Even Reality TV Hosts Are Being Replaced By Robots

Milf Manor, The Button, and Pressure Cooker all operate without a host—but at what cost?
Katie Way
Brooklyn, US
Robot TV host talks to cast of MILF Manor
Collage by Cathryn Virginia | Photos courtesy of Getty Images and TLC/Discover

MILF Manor is a reality TV show made to be dissected on the internet. Everything, from its ripped-from-30-Rock title to the Oedipal set-up of mothers and their sons thrown into the same “dating pool,” is so patently outrageous that it boomerangs back into normalcy—of course these mothers need to participate in a blindfolded contest to identify their sons by their abs alone. But MILF Manor’s most understated quirk is the one that sticks out to me: There’s no tanned, vaguely handsome man with veneers and a dress shirt directing the festivities. Instead, contestants receive alerts and directions via text, on iPhones in magenta cases that seem to be provided by the producers. Like more and more reality TV competition shows, there’s no actual host. 


By my estimation, Netflix’s The Circle kicked the trend off in 2020. Its contestants, who compete to create the most lovable social media presence in physical isolation, receive prompts and challenges from a big-screen TV in their living quarters. Pressure Cooker, a more recent offering from the streaming giant, is a cooking competition show where the host is replaced by a kitchen ticket printer: Competitions receive challenge instructions and the results of game-ending votes in the same way chefs take orders from their diners. The Button, a YouTube speed dating series by the production company Cut, goes a step further with the introduction of a large talking button that cracks jokes and prompts daters to ask each other cringe-worthy questions until one of them presses it, ending the date and sending in another option.

Why axe the role of host when it’s been a staple of the formula for so long? It could be a sign of the recession. Reality TV competition shows are famously among the cheapest television to produce, but if I’ve learned anything about business, it’s that executives have never met a corner they’re not dying to cut. It could also be that the role of reality TV host is not attracting the same iconic cultural figures it once was, when the subgenre exploded in popularity in the early 2000s. Gone are the days when marquee names like Tyra Banks, Mario Lopez, and—I hate to say it—Donald Trump graced our small screens to torture and judge people fighting for a big lump sum of money or some other potentially career-making prize. Even Dave Navarro is only doing Ink Master on a guest-host basis. Jeff Probst: Please, for the love of God, be careful!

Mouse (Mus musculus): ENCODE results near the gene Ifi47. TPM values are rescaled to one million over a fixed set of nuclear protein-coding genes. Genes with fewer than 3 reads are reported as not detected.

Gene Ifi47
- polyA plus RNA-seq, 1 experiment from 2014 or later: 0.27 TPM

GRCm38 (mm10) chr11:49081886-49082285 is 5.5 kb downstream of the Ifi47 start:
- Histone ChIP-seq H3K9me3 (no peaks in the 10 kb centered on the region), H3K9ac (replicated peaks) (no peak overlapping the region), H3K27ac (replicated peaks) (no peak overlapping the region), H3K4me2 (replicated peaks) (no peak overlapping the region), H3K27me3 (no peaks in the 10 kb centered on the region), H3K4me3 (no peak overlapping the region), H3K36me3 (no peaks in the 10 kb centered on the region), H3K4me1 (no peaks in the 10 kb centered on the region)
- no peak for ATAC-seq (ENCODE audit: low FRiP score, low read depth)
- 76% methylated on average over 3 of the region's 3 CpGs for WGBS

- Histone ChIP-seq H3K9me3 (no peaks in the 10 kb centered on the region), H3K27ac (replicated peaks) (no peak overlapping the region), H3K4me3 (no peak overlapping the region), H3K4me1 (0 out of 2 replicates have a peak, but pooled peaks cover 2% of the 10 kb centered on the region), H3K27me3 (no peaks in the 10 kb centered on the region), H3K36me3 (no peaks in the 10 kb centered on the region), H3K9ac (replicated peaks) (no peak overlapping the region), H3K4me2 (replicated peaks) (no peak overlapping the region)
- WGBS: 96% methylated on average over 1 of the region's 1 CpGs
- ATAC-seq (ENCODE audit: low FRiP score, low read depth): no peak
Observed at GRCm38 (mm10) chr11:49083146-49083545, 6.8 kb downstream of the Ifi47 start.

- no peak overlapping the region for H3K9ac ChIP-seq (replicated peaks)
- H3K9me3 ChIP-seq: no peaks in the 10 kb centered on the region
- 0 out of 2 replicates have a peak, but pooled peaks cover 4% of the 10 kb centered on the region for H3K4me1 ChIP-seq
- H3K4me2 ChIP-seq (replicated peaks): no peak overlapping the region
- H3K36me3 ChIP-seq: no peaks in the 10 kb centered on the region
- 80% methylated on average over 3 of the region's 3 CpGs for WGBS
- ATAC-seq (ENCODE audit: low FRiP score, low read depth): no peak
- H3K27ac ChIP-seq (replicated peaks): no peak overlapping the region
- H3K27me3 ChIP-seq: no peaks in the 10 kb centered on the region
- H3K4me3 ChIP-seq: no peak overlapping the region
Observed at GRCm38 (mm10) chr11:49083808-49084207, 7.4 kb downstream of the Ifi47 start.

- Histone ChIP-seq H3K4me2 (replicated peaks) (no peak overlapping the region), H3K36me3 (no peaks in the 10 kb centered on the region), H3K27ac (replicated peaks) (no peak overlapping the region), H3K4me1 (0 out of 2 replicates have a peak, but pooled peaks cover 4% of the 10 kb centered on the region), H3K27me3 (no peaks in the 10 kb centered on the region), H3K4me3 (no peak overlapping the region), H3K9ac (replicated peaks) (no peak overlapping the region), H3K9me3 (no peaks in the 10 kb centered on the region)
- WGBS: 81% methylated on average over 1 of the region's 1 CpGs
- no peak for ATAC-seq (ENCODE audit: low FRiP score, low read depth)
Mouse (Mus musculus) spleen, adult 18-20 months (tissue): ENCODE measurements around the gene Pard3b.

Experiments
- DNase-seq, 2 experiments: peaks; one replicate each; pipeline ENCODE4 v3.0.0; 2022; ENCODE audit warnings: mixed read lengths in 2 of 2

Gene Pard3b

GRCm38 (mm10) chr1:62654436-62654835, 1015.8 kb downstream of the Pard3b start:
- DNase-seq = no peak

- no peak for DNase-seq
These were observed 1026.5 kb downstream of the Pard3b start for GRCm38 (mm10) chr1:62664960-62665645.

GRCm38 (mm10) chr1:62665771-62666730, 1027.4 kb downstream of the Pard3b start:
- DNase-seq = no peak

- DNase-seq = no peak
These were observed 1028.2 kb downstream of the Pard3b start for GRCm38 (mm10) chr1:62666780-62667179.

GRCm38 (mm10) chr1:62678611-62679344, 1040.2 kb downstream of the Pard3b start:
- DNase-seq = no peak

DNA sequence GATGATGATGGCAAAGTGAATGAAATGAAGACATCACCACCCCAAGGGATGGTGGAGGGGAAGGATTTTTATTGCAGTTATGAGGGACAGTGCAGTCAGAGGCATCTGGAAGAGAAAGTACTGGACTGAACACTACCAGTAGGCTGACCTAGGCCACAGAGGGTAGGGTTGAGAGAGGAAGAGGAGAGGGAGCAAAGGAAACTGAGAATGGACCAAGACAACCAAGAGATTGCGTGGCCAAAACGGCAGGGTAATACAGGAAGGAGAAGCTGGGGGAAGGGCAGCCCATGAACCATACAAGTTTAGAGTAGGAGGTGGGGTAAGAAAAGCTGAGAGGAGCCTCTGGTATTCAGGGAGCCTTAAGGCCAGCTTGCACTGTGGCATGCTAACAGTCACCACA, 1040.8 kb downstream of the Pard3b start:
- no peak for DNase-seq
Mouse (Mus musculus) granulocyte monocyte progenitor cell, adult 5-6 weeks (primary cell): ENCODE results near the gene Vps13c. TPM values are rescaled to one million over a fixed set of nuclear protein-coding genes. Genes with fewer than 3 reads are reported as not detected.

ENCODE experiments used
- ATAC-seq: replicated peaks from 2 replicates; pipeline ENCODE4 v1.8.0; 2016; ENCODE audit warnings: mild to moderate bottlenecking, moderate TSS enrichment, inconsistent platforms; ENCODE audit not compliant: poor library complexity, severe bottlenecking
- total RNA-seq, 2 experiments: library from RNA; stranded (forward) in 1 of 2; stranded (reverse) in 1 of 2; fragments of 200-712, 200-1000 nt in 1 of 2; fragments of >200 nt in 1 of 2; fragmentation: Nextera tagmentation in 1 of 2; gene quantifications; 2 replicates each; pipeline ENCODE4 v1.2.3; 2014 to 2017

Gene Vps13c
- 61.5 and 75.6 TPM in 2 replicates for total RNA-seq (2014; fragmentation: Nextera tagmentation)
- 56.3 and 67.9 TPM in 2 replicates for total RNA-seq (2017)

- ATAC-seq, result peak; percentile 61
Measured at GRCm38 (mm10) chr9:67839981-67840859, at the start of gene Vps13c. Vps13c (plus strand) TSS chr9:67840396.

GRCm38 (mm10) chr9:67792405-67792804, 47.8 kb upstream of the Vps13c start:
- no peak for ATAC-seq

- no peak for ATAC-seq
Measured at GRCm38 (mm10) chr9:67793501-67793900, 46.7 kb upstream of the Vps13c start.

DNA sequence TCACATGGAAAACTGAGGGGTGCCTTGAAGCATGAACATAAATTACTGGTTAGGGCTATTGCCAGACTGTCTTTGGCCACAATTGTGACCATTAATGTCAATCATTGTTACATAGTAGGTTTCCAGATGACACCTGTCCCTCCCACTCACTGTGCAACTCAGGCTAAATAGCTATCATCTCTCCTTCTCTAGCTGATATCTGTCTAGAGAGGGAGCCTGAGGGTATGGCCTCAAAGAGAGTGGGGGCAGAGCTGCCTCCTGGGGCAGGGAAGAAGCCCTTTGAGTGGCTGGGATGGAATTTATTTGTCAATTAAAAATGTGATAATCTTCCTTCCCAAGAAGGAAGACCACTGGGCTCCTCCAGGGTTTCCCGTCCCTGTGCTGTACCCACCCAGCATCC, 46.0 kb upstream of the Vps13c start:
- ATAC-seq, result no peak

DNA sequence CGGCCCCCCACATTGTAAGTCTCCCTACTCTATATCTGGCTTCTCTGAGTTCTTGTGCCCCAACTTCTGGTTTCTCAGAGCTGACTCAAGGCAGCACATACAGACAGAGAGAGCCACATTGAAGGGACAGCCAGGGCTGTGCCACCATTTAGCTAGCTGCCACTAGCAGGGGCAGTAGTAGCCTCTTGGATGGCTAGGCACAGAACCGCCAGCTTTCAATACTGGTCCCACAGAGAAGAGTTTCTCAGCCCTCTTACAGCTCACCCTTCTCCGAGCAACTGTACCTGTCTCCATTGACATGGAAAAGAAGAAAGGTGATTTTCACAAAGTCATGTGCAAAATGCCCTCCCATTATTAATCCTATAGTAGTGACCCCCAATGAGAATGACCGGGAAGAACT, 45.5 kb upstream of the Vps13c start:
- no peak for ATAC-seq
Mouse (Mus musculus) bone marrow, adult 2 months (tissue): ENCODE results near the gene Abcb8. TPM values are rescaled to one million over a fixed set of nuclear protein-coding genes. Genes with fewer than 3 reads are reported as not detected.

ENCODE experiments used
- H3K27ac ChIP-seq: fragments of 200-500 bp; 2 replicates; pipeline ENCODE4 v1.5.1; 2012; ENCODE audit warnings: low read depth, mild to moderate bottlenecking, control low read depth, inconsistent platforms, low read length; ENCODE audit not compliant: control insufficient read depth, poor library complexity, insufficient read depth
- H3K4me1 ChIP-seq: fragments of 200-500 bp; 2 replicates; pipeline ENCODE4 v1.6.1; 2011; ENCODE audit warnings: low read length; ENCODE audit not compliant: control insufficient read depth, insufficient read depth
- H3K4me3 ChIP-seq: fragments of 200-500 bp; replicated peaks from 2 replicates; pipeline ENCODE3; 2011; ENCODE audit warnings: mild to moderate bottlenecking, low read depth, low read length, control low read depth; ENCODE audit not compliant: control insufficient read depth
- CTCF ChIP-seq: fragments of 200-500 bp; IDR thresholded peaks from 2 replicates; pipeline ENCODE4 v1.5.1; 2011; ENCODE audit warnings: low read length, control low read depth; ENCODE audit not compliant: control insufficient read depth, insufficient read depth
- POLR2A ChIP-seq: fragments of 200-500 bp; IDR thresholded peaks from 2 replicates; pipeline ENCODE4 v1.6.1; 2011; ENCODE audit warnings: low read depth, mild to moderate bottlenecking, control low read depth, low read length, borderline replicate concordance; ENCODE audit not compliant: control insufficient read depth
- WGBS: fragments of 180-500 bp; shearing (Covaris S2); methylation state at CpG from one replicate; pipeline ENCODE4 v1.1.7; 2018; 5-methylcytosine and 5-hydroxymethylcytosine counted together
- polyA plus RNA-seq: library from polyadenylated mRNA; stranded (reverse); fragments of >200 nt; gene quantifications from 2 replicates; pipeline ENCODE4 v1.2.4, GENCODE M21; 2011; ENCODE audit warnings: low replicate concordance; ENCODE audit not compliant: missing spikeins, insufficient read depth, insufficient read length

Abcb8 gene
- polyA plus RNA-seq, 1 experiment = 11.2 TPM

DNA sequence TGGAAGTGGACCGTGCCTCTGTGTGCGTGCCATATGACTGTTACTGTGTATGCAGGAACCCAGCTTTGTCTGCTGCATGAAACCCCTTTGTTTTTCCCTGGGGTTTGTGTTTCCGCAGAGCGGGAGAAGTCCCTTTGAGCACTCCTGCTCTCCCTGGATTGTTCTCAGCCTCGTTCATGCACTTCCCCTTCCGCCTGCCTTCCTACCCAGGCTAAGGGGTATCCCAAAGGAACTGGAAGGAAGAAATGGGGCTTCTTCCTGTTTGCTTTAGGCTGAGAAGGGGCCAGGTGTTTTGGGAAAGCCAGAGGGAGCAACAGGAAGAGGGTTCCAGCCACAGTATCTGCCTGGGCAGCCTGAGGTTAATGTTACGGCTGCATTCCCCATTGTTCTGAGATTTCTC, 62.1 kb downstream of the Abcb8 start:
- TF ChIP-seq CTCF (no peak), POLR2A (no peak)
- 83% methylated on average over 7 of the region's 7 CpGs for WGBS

At the core, though, I believe there’s something more insidious at play: Robots are once again stealing jobs from red-blooded human workers. Only this time, instead of factory linemen or fast food cashiers, these laborers are C-List comedians and guys who are incredibly symmetrical but not quite hot. (Again, Jeff Probst, I am not talking about you!) Sure, I know machine intelligence doesn’t experience emotion—yet!—and I know that all of these robo-hosts are likely operated by producers—for now! But isn’t toying with people in a high-stress, high-stakes situation, the exact job description of a reality competition host, the absolute dream gig for a robot? Seems a little too perfect.

Human TV hosts can definitely be annoying—thinking of you, guy from Is It Cake?—but their presence can also bring warmth to competition shows in ways that makes the whole spectacle feel a smidge less dystopian. Their absence gives each series a bleak, forlorn quality. It accentuates the isolation of the contestants and leaves them hanging around, waiting for the right notification like an anxious lover. And when they arrive, these digital missives lack the pizzazz of the Tyra Mail from America’s Next Top Model. They’re short, to the point, and devoid of voice, except for the Button, which has a kind of impish quality that makes me confident it’s the work of a few funny people with a microphone sitting just off-screen. 

Experts already predict that AI and machine learning could replace people working as couriers, investment analysts, and customer service representatives. Adding reality competition show hosts to that list means the creep into our cultural landscape has already started, which is a distinctly scary thought, in my book. Our flesh is weak, our MILFs are fragile, and we are so, so vulnerable to the clinical calculations of our machine overlords—uh, I mean, hosts.